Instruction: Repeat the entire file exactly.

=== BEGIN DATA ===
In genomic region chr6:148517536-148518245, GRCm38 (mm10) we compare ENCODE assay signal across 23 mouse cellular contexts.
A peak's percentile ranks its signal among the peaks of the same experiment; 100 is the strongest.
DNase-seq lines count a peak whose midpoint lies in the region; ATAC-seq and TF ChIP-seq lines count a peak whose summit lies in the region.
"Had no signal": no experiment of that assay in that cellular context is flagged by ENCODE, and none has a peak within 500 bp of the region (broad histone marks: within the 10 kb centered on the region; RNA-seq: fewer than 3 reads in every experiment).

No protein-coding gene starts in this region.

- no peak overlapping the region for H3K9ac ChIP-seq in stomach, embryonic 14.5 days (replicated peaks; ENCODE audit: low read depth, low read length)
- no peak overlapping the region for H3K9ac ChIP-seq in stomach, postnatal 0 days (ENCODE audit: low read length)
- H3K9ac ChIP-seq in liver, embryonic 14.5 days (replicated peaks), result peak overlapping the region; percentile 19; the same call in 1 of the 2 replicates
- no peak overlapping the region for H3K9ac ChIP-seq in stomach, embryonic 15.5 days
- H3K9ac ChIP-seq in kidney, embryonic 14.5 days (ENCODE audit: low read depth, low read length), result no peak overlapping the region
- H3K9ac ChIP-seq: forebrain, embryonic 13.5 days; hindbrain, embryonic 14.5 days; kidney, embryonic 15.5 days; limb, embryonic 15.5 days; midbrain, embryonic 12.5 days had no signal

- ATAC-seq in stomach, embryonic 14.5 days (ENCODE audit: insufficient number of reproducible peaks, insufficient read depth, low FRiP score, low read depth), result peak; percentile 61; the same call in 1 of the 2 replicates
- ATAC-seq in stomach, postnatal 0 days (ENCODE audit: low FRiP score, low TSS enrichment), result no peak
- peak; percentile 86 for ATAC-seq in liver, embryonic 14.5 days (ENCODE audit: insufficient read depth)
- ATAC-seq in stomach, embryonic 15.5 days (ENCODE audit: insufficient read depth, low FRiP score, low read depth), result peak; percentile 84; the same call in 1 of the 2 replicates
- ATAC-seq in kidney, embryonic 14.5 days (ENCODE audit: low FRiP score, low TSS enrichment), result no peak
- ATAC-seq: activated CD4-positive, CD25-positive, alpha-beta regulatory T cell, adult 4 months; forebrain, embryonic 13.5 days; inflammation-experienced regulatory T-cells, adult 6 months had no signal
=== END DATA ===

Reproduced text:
In genomic region chr6:148517536-148518245, GRCm38 (mm10) we compare ENCODE assay signal across 23 mouse cellular contexts.
A peak's percentile ranks its signal among the peaks of the same experiment; 100 is the strongest.
DNase-seq lines count a peak whose midpoint lies in the region; ATAC-seq and TF ChIP-seq lines count a peak whose summit lies in the region.
"Had no signal": no experiment of that assay in that cellular context is flagged by ENCODE, and none has a peak within 500 bp of the region (broad histone marks: within the 10 kb centered on the region; RNA-seq: fewer than 3 reads in every experiment).

No protein-coding gene starts in this region.

- no peak overlapping the region for H3K9ac ChIP-seq in stomach, embryonic 14.5 days (replicated peaks; ENCODE audit: low read depth, low read length)
- no peak overlapping the region for H3K9ac ChIP-seq in stomach, postnatal 0 days (ENCODE audit: low read length)
- H3K9ac ChIP-seq in liver, embryonic 14.5 days (replicated peaks), result peak overlapping the region; percentile 19; the same call in 1 of the 2 replicates
- no peak overlapping the region for H3K9ac ChIP-seq in stomach, embryonic 15.5 days
- H3K9ac ChIP-seq in kidney, embryonic 14.5 days (ENCODE audit: low read depth, low read length), result no peak overlapping the region
- H3K9ac ChIP-seq: forebrain, embryonic 13.5 days; hindbrain, embryonic 14.5 days; kidney, embryonic 15.5 days; limb, embryonic 15.5 days; midbrain, embryonic 12.5 days had no signal

- ATAC-seq in stomach, embryonic 14.5 days (ENCODE audit: insufficient number of reproducible peaks, insufficient read depth, low FRiP score, low read depth), result peak; percentile 61; the same call in 1 of the 2 replicates
- ATAC-seq in stomach, postnatal 0 days (ENCODE audit: low FRiP score, low TSS enrichment), result no peak
- peak; percentile 86 for ATAC-seq in liver, embryonic 14.5 days (ENCODE audit: insufficient read depth)
- ATAC-seq in stomach, embryonic 15.5 days (ENCODE audit: insufficient read depth, low FRiP score, low read depth), result peak; percentile 84; the same call in 1 of the 2 replicates
- ATAC-seq in kidney, embryonic 14.5 days (ENCODE audit: low FRiP score, low TSS enrichment), result no peak
- ATAC-seq: activated CD4-positive, CD25-positive, alpha-beta regulatory T cell, adult 4 months; forebrain, embryonic 13.5 days; inflammation-experienced regulatory T-cells, adult 6 months had no signal